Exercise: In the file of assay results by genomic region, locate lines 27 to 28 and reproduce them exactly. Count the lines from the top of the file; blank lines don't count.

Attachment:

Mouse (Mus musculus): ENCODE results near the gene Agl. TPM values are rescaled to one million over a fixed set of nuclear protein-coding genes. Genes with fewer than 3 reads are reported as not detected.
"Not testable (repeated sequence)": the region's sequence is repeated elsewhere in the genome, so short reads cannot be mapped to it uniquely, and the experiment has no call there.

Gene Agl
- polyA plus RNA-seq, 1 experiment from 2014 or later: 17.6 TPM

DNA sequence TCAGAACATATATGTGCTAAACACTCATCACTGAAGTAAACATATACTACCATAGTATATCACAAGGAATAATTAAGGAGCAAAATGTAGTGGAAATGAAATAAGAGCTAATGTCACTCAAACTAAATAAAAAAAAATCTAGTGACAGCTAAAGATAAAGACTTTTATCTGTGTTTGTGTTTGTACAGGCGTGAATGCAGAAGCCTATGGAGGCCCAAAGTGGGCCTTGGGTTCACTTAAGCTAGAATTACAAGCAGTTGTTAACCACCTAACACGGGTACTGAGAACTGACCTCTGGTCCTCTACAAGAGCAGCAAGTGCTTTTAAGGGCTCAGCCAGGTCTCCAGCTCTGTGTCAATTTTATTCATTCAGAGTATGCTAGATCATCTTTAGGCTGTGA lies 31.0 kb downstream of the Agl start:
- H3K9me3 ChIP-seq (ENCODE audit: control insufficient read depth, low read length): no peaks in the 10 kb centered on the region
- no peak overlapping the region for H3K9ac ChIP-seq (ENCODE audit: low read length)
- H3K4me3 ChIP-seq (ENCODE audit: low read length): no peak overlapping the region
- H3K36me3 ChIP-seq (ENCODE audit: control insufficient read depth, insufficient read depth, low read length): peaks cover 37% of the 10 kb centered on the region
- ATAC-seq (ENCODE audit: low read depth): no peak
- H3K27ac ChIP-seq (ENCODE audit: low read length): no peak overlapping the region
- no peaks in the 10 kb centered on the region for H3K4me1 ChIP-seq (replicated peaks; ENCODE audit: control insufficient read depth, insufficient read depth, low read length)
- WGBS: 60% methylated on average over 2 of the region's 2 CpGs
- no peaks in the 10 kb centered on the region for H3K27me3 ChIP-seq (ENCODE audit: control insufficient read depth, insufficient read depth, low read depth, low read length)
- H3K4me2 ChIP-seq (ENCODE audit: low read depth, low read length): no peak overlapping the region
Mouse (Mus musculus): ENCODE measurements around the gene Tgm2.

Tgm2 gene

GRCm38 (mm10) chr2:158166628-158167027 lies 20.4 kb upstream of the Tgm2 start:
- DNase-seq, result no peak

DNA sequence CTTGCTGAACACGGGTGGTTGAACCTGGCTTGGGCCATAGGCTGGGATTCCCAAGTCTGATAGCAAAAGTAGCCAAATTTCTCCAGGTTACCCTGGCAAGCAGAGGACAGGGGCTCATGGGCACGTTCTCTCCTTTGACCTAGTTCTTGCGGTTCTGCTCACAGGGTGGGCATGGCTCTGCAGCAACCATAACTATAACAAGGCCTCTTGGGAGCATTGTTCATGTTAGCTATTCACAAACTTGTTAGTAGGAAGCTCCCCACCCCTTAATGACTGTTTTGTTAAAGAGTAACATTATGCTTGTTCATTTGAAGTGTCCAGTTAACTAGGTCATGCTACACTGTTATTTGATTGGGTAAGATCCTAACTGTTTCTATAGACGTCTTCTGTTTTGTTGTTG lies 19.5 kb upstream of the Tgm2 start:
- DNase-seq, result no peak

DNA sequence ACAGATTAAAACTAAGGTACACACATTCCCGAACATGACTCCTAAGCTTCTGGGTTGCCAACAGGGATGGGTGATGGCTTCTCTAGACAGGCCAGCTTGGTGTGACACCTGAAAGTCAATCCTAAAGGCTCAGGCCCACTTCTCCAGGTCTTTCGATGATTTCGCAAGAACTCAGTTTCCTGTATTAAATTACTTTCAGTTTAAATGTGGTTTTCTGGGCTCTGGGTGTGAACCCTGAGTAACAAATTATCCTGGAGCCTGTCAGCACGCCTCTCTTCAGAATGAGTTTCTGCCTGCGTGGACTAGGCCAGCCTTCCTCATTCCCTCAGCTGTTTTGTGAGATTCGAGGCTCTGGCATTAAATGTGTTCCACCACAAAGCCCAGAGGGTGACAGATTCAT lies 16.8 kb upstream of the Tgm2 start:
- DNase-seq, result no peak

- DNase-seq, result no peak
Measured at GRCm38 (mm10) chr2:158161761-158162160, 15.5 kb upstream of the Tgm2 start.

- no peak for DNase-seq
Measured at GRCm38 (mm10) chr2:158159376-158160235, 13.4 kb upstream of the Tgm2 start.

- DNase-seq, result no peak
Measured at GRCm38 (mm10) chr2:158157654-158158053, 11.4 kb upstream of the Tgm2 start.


Measured at GRCm38 (mm10) chr2:158159376-158160235, 13.4 kb upstream of the Tgm2 start.

- DNase-seq, result no peak